March Madness is in full bloom this early spring. However there is still baseball in the air, at least in Arizona and Florida and this weekend in Australia, where the Dodgers and Diamondbacks opened the 2014 season. So we wanted to highlight some cut through the clutter moves that two minor league, and one college summer league team, have taken on in recent weeks. They touch on all the great things that the minors can do and even set up as best practices for those in the majors; connect with a local community, be a little edgy and use, effectively, low cost and simple promos to engage fans.
A TAT For The Team: In recent years several teams including the New York Islanders, have gone the route of tattoo pop up stands in venues. Whether they work or not on a permanent basis is up for debate, but the Triple A Syracuse Chiefs this week found a way to engage a tattoo sponsor and make some hay with an offer for a loyal fan who maybe would have had a few too many and took a risk.
The Chiefs, an affiliate of the Washington Nationals, are offering free tickets for life to anyone who gets the team’s logo tattooed on their body. This specifically is being offered on July 1, the team’s Tattoo Night. Local sponsor Carmelo’s Ink City will do a Chiefs’ tattoo and you’ll get a general admission ticket for life. The logo tattoos would be free, a locomotive coming out of a C, and it doesn’t make it clear whether the tattoo has to be in a certain area or a certain size or even if it has to be permanent, though those requirements could obviously be a determining factor for some folks seduced by the idea of ink and minor-league baseball tickets.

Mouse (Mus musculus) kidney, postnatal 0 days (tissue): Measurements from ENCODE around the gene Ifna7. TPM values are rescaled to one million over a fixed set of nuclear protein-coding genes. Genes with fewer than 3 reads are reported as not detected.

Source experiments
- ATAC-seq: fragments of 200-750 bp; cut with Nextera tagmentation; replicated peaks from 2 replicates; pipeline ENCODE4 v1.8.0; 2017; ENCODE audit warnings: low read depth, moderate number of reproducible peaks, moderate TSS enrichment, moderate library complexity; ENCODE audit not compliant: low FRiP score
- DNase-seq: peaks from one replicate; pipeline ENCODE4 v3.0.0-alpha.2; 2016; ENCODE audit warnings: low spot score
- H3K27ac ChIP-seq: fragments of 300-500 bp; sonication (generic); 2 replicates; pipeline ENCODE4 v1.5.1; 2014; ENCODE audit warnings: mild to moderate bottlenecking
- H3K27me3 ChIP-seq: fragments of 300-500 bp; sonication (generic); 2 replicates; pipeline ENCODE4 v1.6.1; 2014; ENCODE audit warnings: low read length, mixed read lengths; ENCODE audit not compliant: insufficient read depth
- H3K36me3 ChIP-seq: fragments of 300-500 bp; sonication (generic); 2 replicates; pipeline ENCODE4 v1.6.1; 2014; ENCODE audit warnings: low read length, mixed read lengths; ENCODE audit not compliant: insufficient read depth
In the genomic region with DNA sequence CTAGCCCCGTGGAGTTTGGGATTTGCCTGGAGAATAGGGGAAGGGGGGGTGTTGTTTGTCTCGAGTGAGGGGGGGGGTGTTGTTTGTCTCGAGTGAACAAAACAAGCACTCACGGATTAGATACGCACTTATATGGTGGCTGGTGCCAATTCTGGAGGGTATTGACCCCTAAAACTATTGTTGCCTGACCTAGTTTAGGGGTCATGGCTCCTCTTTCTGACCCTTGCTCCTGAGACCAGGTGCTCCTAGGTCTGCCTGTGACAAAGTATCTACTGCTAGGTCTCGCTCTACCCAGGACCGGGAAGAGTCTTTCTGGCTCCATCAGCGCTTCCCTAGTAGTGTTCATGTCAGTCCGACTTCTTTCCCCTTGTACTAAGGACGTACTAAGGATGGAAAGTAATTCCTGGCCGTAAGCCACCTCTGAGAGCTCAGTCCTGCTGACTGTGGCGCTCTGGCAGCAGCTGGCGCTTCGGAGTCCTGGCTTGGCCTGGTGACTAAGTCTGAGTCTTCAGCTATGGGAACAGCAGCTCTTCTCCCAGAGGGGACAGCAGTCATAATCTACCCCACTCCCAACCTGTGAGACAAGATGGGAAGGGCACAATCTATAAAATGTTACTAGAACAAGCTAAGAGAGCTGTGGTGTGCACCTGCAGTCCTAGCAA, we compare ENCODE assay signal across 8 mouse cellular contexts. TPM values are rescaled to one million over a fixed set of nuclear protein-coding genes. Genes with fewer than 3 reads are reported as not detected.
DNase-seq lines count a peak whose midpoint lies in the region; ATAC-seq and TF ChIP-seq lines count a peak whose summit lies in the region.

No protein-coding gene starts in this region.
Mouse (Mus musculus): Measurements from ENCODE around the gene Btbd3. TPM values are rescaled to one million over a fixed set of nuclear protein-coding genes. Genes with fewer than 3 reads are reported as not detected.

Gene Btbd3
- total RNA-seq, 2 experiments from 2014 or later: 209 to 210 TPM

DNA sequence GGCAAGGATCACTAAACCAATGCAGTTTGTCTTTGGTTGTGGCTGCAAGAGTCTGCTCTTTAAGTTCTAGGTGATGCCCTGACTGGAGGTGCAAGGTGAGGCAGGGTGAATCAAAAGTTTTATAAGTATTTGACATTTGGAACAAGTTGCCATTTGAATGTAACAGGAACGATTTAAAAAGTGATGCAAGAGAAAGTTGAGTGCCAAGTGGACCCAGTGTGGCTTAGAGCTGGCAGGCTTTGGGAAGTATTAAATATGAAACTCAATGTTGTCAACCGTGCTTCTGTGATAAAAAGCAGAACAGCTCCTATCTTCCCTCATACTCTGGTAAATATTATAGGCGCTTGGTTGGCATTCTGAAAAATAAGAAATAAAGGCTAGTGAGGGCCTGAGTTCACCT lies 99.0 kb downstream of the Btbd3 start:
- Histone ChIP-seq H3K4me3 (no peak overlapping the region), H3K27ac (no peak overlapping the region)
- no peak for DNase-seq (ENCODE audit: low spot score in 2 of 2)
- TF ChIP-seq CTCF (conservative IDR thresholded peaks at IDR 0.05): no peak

What’s the downside for the offer? None. It promotes a sponsor, got national exposure for the team’s artwork in the preseason, is a great call to action to remind folks that baseball is coming, and probably inspires some debate amongst fans who may already be inked and wouldn’t mind some free, low-cost ducats and some local celebrity status. Even if there is a winner, the chance that he or she would put a financial burden on a club with large areas of distressed seats is very low, and it opens the door for a larger scale tattoo night for any club willing to showcase body art as a way to draw fans. Nice score chiefs on a cold March week, when the local men’s college hoops team will also send fans scurrying for warm weather thoughts with their early exit from the NCAA tournament.
Spokane Makes A Loud Statement: The ongoing controversy with the Washington Redskins name came up again this week in the Pacific Northwest, but in a positive manner, as the Spokane Indians announced the creation of a jersey in native Salish script. While some may see this as yet another minor league marketing ploy, it actually speaks to the level of community that minor league teams have; they are not just brands looking to sell game tickets, they are 24/7 members of the places they live.